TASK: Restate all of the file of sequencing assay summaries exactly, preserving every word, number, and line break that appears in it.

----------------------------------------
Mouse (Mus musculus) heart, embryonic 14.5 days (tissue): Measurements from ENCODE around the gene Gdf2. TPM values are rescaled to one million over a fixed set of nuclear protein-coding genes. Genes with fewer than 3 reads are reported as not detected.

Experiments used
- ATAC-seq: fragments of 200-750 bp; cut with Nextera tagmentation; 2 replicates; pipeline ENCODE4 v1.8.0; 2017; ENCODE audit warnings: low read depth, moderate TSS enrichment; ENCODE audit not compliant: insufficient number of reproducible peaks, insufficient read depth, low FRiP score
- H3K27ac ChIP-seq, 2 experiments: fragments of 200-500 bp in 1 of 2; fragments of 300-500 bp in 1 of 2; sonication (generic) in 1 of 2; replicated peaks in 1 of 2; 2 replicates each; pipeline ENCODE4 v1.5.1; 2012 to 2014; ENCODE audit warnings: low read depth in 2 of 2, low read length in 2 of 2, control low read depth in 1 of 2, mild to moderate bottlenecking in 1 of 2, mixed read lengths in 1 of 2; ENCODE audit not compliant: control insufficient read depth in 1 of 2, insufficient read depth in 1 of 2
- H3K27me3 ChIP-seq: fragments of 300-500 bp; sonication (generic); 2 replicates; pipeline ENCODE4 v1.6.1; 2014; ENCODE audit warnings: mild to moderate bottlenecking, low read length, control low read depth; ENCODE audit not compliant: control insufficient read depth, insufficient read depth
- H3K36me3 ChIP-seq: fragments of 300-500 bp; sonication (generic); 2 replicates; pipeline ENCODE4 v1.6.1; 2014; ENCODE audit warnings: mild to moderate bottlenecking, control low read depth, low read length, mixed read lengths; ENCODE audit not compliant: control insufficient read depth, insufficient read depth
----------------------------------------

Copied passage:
Mouse (Mus musculus) heart, embryonic 14.5 days (tissue): Measurements from ENCODE around the gene Gdf2. TPM values are rescaled to one million over a fixed set of nuclear protein-coding genes. Genes with fewer than 3 reads are reported as not detected.

Experiments used
- ATAC-seq: fragments of 200-750 bp; cut with Nextera tagmentation; 2 replicates; pipeline ENCODE4 v1.8.0; 2017; ENCODE audit warnings: low read depth, moderate TSS enrichment; ENCODE audit not compliant: insufficient number of reproducible peaks, insufficient read depth, low FRiP score
- H3K27ac ChIP-seq, 2 experiments: fragments of 200-500 bp in 1 of 2; fragments of 300-500 bp in 1 of 2; sonication (generic) in 1 of 2; replicated peaks in 1 of 2; 2 replicates each; pipeline ENCODE4 v1.5.1; 2012 to 2014; ENCODE audit warnings: low read depth in 2 of 2, low read length in 2 of 2, control low read depth in 1 of 2, mild to moderate bottlenecking in 1 of 2, mixed read lengths in 1 of 2; ENCODE audit not compliant: control insufficient read depth in 1 of 2, insufficient read depth in 1 of 2
- H3K27me3 ChIP-seq: fragments of 300-500 bp; sonication (generic); 2 replicates; pipeline ENCODE4 v1.6.1; 2014; ENCODE audit warnings: mild to moderate bottlenecking, low read length, control low read depth; ENCODE audit not compliant: control insufficient read depth, insufficient read depth
- H3K36me3 ChIP-seq: fragments of 300-500 bp; sonication (generic); 2 replicates; pipeline ENCODE4 v1.6.1; 2014; ENCODE audit warnings: mild to moderate bottlenecking, control low read depth, low read length, mixed read lengths; ENCODE audit not compliant: control insufficient read depth, insufficient read depth